"My silences had not protected me. Your silence will not protect you."
May 19, 2015 9:53 AM Subscribe
Michelle Obama's painful discussion of America's racial inequality and deep misogyny exists, for many, on the same spectrum as [Saida] Grundy's blunt remarks about race, power and privilege. Where the first lady used her commencement speech at one of the nation's premier HBCUs to deliver a seminar on institutional racism and our nation's anti-black culture, Grundy's social media commentary dispensed with complexity to deliver screams, sometimes angry, other times humorous, that reflect equally important truths about contemporary race relations, black women's activism and the limits of freedom of expression in the 21st century.Peniel E. Joseph for The Root: What Happens to Black Women Who Boldly Speak Truth About Racial Inequality
Michelle Obama's Full Speech at Tuskegee University [transcript]
Back when my husband first started campaigning for President, folks had all sorts of questions of me: What kind of First Lady would I be? What kinds of issues would I take on? Would I be more like Laura Bush, or Hillary Clinton, or Nancy Reagan? And the truth is, those same questions would have been posed to any candidate's spouse. That's just the way the process works. But, as potentially the first African American First Lady, I was also the focus of another set of questions and speculations; conversations sometimes rooted in the fears and misperceptions of others. Was I too loud, or too angry, or too emasculating? (Applause.) Or was I too soft, too much of a mom, not enough of a career woman?• Lindy West for The Guardian: If even Michelle Obama can't speak about race without being told to 'quit whining' then who can?
Then there was the first time I was on a magazine cover -- it was a cartoon drawing of me with a huge afro and machine gun. Now, yeah, it was satire, but if I'm really being honest, it knocked me back a bit. It made me wonder, just how are people seeing me?
Or you might remember the on-stage celebratory fist bump between me and my husband after a primary win that was referred to as a "terrorist fist jab." And over the years, folks have used plenty of interesting words to describe me. One said I exhibited "a little bit of uppity-ism." Another noted that I was one of my husband's "cronies of color." Cable news once charmingly referred to me as "Obama's Baby Mama."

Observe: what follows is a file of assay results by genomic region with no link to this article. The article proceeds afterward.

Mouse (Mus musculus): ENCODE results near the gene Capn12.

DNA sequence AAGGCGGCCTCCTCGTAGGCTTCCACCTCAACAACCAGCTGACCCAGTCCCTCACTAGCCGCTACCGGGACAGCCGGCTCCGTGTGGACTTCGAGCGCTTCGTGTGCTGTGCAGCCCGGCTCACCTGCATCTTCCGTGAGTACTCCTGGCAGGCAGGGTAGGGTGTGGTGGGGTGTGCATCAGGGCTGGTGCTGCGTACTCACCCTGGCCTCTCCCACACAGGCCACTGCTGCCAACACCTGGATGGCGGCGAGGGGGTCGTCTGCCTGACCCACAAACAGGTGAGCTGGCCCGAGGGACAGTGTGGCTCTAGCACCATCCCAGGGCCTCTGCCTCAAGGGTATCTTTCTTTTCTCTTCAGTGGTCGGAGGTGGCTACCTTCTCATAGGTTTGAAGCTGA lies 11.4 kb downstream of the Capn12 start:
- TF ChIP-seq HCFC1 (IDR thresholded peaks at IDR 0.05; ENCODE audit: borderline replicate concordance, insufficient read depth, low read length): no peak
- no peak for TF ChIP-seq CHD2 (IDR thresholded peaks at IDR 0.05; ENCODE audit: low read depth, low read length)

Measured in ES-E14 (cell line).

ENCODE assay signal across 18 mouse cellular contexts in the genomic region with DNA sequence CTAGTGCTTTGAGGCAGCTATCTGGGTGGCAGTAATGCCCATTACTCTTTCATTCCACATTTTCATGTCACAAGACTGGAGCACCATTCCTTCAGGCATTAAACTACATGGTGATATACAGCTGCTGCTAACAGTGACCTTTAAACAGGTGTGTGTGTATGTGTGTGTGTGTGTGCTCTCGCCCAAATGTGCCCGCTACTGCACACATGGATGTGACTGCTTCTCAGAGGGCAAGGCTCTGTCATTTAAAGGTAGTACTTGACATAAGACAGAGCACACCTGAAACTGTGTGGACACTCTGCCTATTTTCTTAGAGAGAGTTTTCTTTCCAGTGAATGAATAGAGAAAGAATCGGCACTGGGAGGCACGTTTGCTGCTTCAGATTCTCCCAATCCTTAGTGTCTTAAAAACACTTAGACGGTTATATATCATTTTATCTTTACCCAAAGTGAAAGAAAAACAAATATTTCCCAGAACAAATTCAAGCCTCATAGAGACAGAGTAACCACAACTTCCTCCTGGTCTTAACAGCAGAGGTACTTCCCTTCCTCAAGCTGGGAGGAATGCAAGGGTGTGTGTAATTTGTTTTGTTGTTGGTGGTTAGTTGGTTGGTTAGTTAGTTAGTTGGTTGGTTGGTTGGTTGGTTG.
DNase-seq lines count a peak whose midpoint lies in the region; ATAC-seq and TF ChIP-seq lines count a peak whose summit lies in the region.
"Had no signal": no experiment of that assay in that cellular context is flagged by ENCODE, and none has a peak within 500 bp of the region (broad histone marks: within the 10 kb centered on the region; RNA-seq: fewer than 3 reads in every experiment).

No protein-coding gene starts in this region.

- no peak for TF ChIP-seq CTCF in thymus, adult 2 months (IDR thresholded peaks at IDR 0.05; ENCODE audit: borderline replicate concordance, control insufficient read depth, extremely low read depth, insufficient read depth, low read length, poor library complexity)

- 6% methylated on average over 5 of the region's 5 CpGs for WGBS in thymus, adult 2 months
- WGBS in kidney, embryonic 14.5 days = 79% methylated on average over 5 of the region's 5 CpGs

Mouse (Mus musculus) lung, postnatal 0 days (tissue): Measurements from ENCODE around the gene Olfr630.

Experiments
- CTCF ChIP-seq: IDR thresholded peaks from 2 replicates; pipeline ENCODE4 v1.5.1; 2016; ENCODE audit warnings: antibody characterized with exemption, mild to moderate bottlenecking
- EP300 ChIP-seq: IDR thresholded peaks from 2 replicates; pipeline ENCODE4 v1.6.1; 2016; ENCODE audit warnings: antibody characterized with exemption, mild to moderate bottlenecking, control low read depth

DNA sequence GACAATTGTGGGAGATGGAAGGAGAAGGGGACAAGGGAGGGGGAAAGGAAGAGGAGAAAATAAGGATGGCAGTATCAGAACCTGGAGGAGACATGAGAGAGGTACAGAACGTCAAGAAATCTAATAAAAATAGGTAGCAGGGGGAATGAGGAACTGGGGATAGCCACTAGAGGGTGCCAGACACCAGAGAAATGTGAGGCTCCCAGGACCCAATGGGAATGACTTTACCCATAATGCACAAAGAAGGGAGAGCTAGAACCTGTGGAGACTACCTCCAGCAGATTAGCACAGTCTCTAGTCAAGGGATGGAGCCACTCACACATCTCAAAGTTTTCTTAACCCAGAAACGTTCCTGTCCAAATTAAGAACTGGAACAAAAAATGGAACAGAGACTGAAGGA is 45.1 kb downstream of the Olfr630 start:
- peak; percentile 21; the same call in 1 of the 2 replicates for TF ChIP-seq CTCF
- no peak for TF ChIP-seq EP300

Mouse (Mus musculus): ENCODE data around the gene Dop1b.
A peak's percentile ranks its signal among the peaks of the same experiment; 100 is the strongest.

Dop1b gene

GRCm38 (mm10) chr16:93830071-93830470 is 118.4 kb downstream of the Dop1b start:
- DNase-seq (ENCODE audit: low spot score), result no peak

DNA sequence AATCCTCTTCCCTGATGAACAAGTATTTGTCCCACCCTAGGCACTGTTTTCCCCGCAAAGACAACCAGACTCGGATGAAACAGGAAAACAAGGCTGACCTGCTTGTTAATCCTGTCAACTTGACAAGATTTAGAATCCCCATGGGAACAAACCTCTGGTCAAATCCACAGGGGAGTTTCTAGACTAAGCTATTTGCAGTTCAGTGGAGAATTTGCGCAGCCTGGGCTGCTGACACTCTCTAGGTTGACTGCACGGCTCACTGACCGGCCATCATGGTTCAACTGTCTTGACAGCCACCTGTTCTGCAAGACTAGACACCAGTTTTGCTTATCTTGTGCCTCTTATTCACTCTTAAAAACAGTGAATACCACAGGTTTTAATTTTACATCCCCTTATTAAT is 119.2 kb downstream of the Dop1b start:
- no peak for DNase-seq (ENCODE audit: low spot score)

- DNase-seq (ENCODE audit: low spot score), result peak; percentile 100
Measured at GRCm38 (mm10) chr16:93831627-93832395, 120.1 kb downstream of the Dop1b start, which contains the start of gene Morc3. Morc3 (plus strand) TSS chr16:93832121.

• Clarence Page for The Chicago Tribune: As the visible woman, Michelle Obama makes critics squirm
Although Grundy has since issued an apology for her remarks, many have spoken out in support of the incoming professor, including Boston University's People of Color Coalition:
While it is reassuring that the university has defended Professor Grundy's right to free speech, we believe it is clear that the statements issued from President Brown and the Boston University administration only underscore the aforementioned need for greater representation of racial minority viewpoints, as their statements fall startlingly short of engaging a sincere and nuanced conversation about racism and oppression.• Ian MacAllen for The Rumpus: Saida Grundy: A Rumpus Roundup
To claim that Professor Grundy's statements were bigoted or racist not only ignores power structures that uphold white supremacy, but also creates an unsettling reversal of the true meanings of "racism" and "bigotry" defined by these structures. President Brown's statement perpetuates false notions regarding the power dynamics of oppression: namely, that it is possible for oppressed groups to oppress those who are at the top.
• Dr. Eric Anthony Grollman for Conditionally Accepted: Academic Freedom Won't Protect Us
FPP title courtesy of the last link, quoting Audre Lorde in her essay "The Transformation of Silence into Language and Action." Originally published in 1978, the essay is now available as a chapter in Sister Outsider as well as The Cancer Journals.
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